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Portrait of Sylvie Fleury, courtesy of Vilebrequin.
Vilebrequin x Sylvie Fleury, courtesy of Vilebrequin.
Vilebrequin x Sylvie Fleury, courtesy of Vilebrequin.
Vilebrequin x Sylvie Fleury, courtesy of Vilebrequin.
Vilebrequin x Sylvie Fleury, courtesy of Vilebrequin.
Presents
The artist's collection is ablaze in pop culture references.
Vilebrequin x Sylvie Fleury, courtesy of Vilebrequin.

Episode 4

Sylvie Fleury Sets Her Sights on Swim

By Whitewall

August 16, 2022

The artist Sylvie Fleury joins Kenny Scharf and John M Armleder in adding her mark to a collection of Vilebrequin swimwear this summer, in collaboration with JRP|Editions. Fleury set her series of black swimsuits ablaze (figuratively, that is) in gradient blue-to-purple flames, not unlike a motif you’d see sprayed across the chrome doors of a hot rod racing car. The flame print can be found on a one-piece rash guard, a pair of men’s swim trunks, a halter-tie bikini, and a beach towel. Employing her signature tongue-in-cheek wink, the pattern is one we’ve seen before in the Swiss artist’s work—known for poking and prodding at the values and trends around contemporary consumer culture.

“Sylvie Fleury was a very logical choice,” said Director MAMCO Geneva, Lionel Bovier, whose expertise in the art world came into play when imagining the Vilebrequin x JRP|Editions collaboration. “She has had a dialogue—and sometimes even a conflicting dialogue—with the fashion industry. Her work is both encompassing and a critique of that fashion industry.”

Those familiar with Fleury’s work may have seen pieces like her 1998 Kelly bag, which recreates the iconic Hermès handbag shape in chromed bronze; Gates of hell, the series of theatrical flame-laden hanging textiles; the 2020 wall-work reading “SHE-DEVILS ON WHEELS” atop an alarming red backdrop; and her 1999 Formula One Dress, which transformed a racecar driver’s uniform into a long dress with a hem of flames sewn into the lining. Playing with scale, material, color, and texture, the objects Fleury creates—standing within the context of a gallery—pose questions about societal desires and aspirations.

Open Gallery

Portrait of Sylvie Fleury, courtesy of Vilebrequin.

Whether it’s neon verbiage, metal-cast designer pumps, or recreations of ad slogans or packaging, Fleury’s gift is in creating enticing visuals that seem worthy of the descriptor “normal” in the context of current cultural norms, but which leave viewers with a lingering feeling of unease as they question the meaning of what it is they’re actually experiencing—which we’d speculate is a tactful win on behalf of the artist.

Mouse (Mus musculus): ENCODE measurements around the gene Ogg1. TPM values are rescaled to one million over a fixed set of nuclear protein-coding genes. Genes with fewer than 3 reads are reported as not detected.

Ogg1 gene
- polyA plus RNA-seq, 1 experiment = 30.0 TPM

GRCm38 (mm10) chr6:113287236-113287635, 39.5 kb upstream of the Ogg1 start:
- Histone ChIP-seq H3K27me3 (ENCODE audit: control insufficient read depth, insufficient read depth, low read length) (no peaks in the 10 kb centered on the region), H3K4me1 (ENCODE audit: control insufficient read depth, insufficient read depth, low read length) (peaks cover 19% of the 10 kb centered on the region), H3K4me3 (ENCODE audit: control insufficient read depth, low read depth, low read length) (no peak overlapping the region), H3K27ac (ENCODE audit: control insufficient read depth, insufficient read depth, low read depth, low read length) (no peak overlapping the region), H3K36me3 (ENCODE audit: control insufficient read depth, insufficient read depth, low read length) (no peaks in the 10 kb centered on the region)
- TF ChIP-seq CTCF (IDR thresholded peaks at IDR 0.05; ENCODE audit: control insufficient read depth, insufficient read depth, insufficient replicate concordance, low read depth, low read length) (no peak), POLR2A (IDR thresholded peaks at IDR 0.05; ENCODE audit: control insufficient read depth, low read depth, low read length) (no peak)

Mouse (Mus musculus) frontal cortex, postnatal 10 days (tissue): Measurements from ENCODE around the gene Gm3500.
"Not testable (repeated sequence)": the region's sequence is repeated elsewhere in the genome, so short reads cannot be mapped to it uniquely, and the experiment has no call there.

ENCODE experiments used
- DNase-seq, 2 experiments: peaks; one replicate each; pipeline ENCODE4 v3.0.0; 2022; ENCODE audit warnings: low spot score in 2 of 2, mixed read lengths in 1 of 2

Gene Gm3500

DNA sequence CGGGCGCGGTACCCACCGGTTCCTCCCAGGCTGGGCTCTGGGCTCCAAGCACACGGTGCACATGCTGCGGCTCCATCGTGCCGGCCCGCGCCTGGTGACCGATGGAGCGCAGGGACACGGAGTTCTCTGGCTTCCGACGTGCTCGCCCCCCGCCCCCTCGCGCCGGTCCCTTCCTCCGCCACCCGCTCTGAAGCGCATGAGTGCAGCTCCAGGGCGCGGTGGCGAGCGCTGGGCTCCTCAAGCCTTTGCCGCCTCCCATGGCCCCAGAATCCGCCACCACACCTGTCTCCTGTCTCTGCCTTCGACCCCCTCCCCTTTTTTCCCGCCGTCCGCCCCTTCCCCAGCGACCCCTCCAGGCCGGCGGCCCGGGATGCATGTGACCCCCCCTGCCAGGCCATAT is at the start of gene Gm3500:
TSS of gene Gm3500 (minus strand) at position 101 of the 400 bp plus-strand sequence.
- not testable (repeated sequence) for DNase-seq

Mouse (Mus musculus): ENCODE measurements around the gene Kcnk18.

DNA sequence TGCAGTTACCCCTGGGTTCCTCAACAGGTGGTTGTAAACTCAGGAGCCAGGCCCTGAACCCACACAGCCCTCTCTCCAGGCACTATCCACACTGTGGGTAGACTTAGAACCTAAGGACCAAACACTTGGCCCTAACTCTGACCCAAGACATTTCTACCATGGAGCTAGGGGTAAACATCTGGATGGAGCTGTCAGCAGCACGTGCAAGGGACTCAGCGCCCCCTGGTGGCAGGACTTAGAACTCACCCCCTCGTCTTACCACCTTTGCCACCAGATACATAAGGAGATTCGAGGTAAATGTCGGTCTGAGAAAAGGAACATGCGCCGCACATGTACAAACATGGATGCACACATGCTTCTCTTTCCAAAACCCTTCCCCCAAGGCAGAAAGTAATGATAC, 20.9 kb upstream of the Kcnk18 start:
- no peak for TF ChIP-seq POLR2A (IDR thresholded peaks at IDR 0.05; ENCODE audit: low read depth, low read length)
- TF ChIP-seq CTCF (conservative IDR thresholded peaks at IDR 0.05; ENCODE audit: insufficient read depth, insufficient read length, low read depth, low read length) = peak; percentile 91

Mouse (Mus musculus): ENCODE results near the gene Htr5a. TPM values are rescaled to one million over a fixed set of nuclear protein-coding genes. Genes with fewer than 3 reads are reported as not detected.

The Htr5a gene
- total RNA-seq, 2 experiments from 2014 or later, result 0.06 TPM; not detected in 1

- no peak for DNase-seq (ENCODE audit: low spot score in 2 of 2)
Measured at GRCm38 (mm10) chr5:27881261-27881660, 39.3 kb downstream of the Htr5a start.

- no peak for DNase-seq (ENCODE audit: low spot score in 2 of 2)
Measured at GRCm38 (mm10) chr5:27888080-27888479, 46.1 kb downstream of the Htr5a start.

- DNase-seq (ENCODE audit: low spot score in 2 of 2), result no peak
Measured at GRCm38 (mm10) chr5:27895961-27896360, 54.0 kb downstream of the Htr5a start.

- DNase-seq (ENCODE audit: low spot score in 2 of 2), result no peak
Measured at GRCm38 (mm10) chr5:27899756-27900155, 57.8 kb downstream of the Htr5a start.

Given the nature of her work, Fleury has rarely collaborated on products, but jumped at the chance to design swimwear, exploring the customization of clothes both for future customers and for herself. Fleury shared with Whitewall how the collection began with her own desire for a good swimsuit.

WHITEWALL: How did you arrive at the work, “Hot Rod,” for the bathing suits and accessories?

SYLVIE FLEURY: It's always good to have a hot bathing suit!

WW: Where did your exploration of hot rod culture begin? What does this motif of the flame represent for you?

SF:
It deals with the practice of alchemy, fire representing conversion or passion.

WW: These are flames we would see on specially customized cars, trucks, or maybe even a tattoo. How do these pieces speak to the human desire to “customize”?

Open Gallery

Vilebrequin x Sylvie Fleury, courtesy of Vilebrequin.

SF: Sometimes one wants to say how he or she feels through the clothes he’s wearing. Or she or he might feel the opposite the next day… that’s what fashion is for. 

WW: Your work investigates our relationship with value, luxury, and consumption. How are you thinking about that relationship when collaborating with a luxury brand on a series of products?

SF:
I am quite selfish and think about what my needs are. In this particular case, I needed a neoprene that looks good. 

WW: Fashion and luxury brands have been subjects of your work, and you’ve created pieces like the Formula One dress (which used the flame motif, as well). In this case, what is it like to see your work translated to textile?

Open Gallery

Vilebrequin x Sylvie Fleury, courtesy of Vilebrequin.

SF: It’s a hobby of mine to translate ideas into objects. So it came very naturally.

WW: Is there an aspect of this collaboration with Vilebrequin you’re bringing back to the studio?

SF: Possibly I would very much enjoy a self-portrait on the beach wearing an evening gown surrounded by 20 surfers wearing the flame boxer shorts. 

WW: Do you have any current projects or plans for the summer you can share?

SF: Looking for the right beach to complete this project.

Open Gallery

Vilebrequin x Sylvie Fleury, courtesy of Vilebrequin.

Open Gallery

Vilebrequin x Sylvie Fleury, courtesy of Vilebrequin.

Discover Vilebrequin's collections.